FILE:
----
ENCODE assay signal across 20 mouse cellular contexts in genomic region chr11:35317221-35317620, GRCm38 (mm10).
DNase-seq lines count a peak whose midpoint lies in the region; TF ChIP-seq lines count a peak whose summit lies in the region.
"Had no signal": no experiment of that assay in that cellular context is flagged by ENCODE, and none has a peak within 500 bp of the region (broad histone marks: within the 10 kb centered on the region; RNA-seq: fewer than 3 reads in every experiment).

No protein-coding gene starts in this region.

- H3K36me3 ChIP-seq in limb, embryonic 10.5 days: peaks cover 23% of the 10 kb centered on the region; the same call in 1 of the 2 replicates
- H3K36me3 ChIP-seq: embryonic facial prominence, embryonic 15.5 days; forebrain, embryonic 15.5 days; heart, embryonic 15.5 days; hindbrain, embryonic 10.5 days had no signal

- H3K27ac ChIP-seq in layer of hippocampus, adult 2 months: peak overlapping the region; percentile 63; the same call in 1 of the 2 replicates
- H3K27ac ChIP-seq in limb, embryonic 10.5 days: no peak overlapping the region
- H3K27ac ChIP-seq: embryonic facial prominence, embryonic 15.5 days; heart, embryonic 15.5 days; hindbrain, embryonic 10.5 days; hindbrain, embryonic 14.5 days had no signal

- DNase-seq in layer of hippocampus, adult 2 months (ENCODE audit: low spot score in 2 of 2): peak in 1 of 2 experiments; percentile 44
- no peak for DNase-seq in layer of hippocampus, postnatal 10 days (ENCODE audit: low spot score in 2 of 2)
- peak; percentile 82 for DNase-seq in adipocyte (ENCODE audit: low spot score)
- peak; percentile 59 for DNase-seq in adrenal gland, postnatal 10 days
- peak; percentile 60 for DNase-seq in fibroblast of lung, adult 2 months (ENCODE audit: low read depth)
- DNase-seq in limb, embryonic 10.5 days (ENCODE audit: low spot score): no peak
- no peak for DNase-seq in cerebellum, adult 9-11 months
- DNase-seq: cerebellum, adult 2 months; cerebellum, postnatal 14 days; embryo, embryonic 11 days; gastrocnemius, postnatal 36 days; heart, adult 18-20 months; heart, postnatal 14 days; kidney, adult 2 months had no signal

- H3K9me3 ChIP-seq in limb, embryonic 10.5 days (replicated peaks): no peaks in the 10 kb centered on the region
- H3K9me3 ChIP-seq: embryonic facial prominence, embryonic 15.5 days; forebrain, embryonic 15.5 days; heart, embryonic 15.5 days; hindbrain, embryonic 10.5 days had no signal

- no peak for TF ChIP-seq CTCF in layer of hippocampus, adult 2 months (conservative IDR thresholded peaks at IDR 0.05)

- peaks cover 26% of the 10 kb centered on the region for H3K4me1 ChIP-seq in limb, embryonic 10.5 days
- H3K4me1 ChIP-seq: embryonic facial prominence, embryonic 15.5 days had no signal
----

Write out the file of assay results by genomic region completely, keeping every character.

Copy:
ENCODE assay signal across 20 mouse cellular contexts in genomic region chr11:35317221-35317620, GRCm38 (mm10).
DNase-seq lines count a peak whose midpoint lies in the region; TF ChIP-seq lines count a peak whose summit lies in the region.
"Had no signal": no experiment of that assay in that cellular context is flagged by ENCODE, and none has a peak within 500 bp of the region (broad histone marks: within the 10 kb centered on the region; RNA-seq: fewer than 3 reads in every experiment).

No protein-coding gene starts in this region.

- H3K36me3 ChIP-seq in limb, embryonic 10.5 days: peaks cover 23% of the 10 kb centered on the region; the same call in 1 of the 2 replicates
- H3K36me3 ChIP-seq: embryonic facial prominence, embryonic 15.5 days; forebrain, embryonic 15.5 days; heart, embryonic 15.5 days; hindbrain, embryonic 10.5 days had no signal

- H3K27ac ChIP-seq in layer of hippocampus, adult 2 months: peak overlapping the region; percentile 63; the same call in 1 of the 2 replicates
- H3K27ac ChIP-seq in limb, embryonic 10.5 days: no peak overlapping the region
- H3K27ac ChIP-seq: embryonic facial prominence, embryonic 15.5 days; heart, embryonic 15.5 days; hindbrain, embryonic 10.5 days; hindbrain, embryonic 14.5 days had no signal

- DNase-seq in layer of hippocampus, adult 2 months (ENCODE audit: low spot score in 2 of 2): peak in 1 of 2 experiments; percentile 44
- no peak for DNase-seq in layer of hippocampus, postnatal 10 days (ENCODE audit: low spot score in 2 of 2)
- peak; percentile 82 for DNase-seq in adipocyte (ENCODE audit: low spot score)
- peak; percentile 59 for DNase-seq in adrenal gland, postnatal 10 days
- peak; percentile 60 for DNase-seq in fibroblast of lung, adult 2 months (ENCODE audit: low read depth)
- DNase-seq in limb, embryonic 10.5 days (ENCODE audit: low spot score): no peak
- no peak for DNase-seq in cerebellum, adult 9-11 months
- DNase-seq: cerebellum, adult 2 months; cerebellum, postnatal 14 days; embryo, embryonic 11 days; gastrocnemius, postnatal 36 days; heart, adult 18-20 months; heart, postnatal 14 days; kidney, adult 2 months had no signal

- H3K9me3 ChIP-seq in limb, embryonic 10.5 days (replicated peaks): no peaks in the 10 kb centered on the region
- H3K9me3 ChIP-seq: embryonic facial prominence, embryonic 15.5 days; forebrain, embryonic 15.5 days; heart, embryonic 15.5 days; hindbrain, embryonic 10.5 days had no signal

- no peak for TF ChIP-seq CTCF in layer of hippocampus, adult 2 months (conservative IDR thresholded peaks at IDR 0.05)

- peaks cover 26% of the 10 kb centered on the region for H3K4me1 ChIP-seq in limb, embryonic 10.5 days
- H3K4me1 ChIP-seq: embryonic facial prominence, embryonic 15.5 days had no signal